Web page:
AN AMAZING CALL TO ACTION CAN GO HERE

Insert Promo Message Here

A low blow: depression in perimenopause

Share this article

Share on email
Share on whatsapp
Share on facebook
Share on twitter
Share on linkedin

It’s more common than you might think. And antidepressants may not necessarily be the solution. So what does help? 

By Dr Ornella Cappellari   

Menopause can be a daunting time in our lives. But the 24-hour period that is technically defined as menopause isn’t the trigger for the low mood that can affect women at this stage – the culprit is what comes before it. Perimenopause is all about change, and many of the 34 symptoms related to it can trigger depression and anxiety. What’s behind all the changes happening now? Hormones.  

In particular, it’s the continuous variation in hormone levels (the rollercoaster effect) that creates the problem. If it were simply a question of new, low levels, our bodies would struggle but eventually adjust. During perimenopause, hormone levels go up and down. They ultimately stabilise, but the process can take years. Rome wasn’t built in a day. 

So what are the changes that could potentially contribute to depression and anxiety? First, there’s sleep deprivation: there are few things more detrimental to the brain than lack of sleep. Then there are aesthetic concerns: metabolic changes can lead to weight gain (in particular, thickness round the middle), which in itself can become a problem, as well as causing self-esteem issues, which can lead to comfort eating and greater weight gain… It’s a vicious circle that can cause your mood to plummet.  

Depressive symptoms must be taken seriously. It is unusual for significant depression to appear for the first time after menopause, but in perimenopause, women can become more vulnerable to it. It has been shown that the risk for major depression around this time is greatest in women who have a history of depression or who have had an episode after childbirth (postpartum depression). Women experiencing problems with low mood around the time of their period (premenstrual dysphoric disorder) are also considered to be at greater risk for major depression in perimenopause. And some women can become depressed now for the first time in their lives. 

There are several theories that try to explain this increase in depression during perimenopause. One traditional psychological view is that “empty-nest syndrome” can lead to feelings of loss and sadness. More recently, scientists have focused on the biological effects of hormonal fluctuations on mood. This is the time when the ovaries begin to make less oestrogen. Oestrogen interacts with chemicals in the brain that can strongly affect mood. So in some women, the decrease in oestrogen in perimenopause can lead to depression. Hot flushes and insomnia can also contribute to emotional distress.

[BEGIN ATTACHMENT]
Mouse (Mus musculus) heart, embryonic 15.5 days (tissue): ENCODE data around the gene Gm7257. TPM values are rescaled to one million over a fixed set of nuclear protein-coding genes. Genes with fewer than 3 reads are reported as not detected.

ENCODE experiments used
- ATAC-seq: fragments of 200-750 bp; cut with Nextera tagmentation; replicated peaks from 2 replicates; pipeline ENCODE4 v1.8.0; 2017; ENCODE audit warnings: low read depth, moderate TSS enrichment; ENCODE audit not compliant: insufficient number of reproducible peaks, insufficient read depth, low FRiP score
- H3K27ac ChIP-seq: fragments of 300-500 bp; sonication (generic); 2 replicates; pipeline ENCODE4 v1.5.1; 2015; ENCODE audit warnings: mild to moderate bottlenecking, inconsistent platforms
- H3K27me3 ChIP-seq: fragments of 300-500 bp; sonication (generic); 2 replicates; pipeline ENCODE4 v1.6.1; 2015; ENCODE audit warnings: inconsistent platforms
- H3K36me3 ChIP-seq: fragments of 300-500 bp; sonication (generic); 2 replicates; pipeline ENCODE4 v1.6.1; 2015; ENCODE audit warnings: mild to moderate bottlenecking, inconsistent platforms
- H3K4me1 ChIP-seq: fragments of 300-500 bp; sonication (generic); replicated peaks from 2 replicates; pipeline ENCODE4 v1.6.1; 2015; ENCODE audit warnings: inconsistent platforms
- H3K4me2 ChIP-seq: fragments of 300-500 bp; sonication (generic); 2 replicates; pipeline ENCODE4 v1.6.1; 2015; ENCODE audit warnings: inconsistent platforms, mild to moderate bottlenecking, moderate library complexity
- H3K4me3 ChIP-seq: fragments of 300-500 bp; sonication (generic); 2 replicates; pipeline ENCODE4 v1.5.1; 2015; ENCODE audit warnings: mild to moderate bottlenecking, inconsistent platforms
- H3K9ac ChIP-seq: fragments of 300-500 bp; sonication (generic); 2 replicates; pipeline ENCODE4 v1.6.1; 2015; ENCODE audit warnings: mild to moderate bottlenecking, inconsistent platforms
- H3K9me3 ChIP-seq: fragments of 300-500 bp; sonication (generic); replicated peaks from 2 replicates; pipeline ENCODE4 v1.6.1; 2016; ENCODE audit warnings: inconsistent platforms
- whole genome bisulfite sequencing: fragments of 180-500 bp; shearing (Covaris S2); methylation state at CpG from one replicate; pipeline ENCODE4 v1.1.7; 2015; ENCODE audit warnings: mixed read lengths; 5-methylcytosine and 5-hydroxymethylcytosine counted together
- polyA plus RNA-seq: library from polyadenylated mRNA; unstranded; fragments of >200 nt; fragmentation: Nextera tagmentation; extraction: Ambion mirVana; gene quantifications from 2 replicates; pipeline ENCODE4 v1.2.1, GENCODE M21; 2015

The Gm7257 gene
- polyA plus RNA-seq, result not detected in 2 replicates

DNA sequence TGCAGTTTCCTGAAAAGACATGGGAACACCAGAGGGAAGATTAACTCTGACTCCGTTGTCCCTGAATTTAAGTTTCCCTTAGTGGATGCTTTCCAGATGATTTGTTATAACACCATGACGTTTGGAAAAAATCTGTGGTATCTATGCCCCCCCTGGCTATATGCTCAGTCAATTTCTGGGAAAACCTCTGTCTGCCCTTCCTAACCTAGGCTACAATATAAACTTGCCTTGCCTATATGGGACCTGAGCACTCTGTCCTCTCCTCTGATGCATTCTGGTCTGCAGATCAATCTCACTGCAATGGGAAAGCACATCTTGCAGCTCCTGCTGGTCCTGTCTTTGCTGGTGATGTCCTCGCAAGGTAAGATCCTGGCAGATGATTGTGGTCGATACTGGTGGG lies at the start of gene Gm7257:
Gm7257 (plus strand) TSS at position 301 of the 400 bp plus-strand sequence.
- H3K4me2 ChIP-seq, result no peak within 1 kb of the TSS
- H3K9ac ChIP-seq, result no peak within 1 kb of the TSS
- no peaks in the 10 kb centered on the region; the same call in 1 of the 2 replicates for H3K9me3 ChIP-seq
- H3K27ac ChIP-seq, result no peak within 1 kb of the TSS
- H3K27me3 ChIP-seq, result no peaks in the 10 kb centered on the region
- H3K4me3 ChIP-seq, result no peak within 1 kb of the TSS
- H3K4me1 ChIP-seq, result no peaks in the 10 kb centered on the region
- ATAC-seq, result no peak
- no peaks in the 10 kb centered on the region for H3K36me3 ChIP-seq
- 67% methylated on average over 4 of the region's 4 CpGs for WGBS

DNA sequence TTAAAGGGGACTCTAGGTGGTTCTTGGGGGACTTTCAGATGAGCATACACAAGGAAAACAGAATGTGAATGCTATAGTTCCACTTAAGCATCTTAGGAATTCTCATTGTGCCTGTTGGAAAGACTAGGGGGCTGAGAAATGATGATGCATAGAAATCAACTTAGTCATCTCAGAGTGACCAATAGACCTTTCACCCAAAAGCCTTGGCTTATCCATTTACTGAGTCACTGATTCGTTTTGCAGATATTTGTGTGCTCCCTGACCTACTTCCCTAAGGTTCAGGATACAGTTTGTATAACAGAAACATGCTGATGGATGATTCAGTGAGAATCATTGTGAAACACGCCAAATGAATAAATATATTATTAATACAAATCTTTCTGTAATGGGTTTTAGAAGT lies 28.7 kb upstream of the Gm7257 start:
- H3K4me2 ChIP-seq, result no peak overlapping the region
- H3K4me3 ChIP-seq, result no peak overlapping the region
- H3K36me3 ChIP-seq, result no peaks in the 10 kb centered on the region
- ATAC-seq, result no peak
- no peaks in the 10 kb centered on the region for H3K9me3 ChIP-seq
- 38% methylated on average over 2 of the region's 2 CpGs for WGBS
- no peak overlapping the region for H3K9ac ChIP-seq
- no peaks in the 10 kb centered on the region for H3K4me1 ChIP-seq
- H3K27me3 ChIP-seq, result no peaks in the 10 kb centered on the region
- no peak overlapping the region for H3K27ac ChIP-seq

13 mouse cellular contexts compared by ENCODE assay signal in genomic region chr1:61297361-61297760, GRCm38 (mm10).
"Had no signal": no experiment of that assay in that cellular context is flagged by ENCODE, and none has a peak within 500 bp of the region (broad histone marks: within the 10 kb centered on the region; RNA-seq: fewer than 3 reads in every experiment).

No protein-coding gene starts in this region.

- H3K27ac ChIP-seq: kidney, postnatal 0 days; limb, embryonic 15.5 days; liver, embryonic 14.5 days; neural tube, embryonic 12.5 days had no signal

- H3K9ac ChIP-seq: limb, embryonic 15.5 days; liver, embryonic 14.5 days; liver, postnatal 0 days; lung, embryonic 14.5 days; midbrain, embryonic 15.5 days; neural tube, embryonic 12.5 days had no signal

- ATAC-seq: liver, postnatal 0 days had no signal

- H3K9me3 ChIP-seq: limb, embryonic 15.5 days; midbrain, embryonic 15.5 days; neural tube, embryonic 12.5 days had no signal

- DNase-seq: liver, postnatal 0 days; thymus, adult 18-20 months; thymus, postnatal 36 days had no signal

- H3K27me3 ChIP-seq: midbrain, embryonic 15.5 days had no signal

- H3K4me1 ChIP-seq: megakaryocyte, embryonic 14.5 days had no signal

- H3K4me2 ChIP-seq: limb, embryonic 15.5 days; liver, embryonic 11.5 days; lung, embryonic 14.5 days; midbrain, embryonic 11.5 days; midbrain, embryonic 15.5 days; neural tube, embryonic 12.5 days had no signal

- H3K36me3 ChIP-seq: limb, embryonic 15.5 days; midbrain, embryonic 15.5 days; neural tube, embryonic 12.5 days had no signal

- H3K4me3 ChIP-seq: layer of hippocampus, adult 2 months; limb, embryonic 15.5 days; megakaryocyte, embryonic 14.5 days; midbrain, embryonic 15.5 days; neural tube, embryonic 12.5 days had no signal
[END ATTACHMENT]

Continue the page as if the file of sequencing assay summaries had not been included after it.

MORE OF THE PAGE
What is depression? 

Depression is a disorder that affects a person’s ability to experience normal mood states. Mood disorders such as depression are believed to be caused by changes in brain chemistry; a tendency to depression can sometimes be inherited genetically. Physical or emotional stress (and menopause is quite a stress) can trigger the biological changes that occur in depression, especially in women who may be prone to it because of underlying brain chemistry or family history.  

The symptoms of major depression include: 

  • Depressed mood for large parts of the day, for a period of two weeks or longer  
  • Loss of interest in activities that you usually enjoy 

Other symptoms can include:  

  • Fatigue or lack of energy  
  • Restlessness or feeling slowed down  
  • Feelings of guilt or worthlessness  
  • Difficulty concentrating  
  • Trouble sleeping or sleeping too much  

What are the treatments for depression? 

Antidepressants are the most appropriate treatment for severe depression in perimenopausal women, but oestrogen may also be appropriate for mild to moderate symptoms, particularly if this is your first episode. In fact, many women experience some kind of low mood during the perimenopause transition and antidepressants are not appropriate first-line treatment for all of them.  

For most women, stabilising their hormones is enough to ameliorate mood symptoms. HRT can often be a solution. There are a number of other things you can do, too, in order to improve your mood. 

Tips to help you handle your fluctuating emotions: 

  • Exercise and eat healthily 
  • Find a self-soothing practice, such as yoga, meditation or breathwork 
  • Avoid alcohol or replace by a non-alcoholic spirits alternative
  • Engage in a creative outlet  
  • Stay connected with your family and community 
  • Nurture your friendships 

Remember, you are not alone. Low mood is very common during perimenopause: don’t hesitate to talk about it with someone you trust.  

Anyone can contact Samaritans FREE any time from any phone on 116 123, even a mobile without credit. This number won’t show up on your phone bill. Or you can email jo@samaritans.org or visit www.samaritans.org 

Share this Article

Share on email
Share on whatsapp
Share on facebook
Share on twitter
Share on linkedin

Meg's Quote

If you are depressed,
you are living in the past.
If you are anxious,
you are living in the future.
If you are at peace,
you are living in the present.
– Lao Tzu –

Latest Articles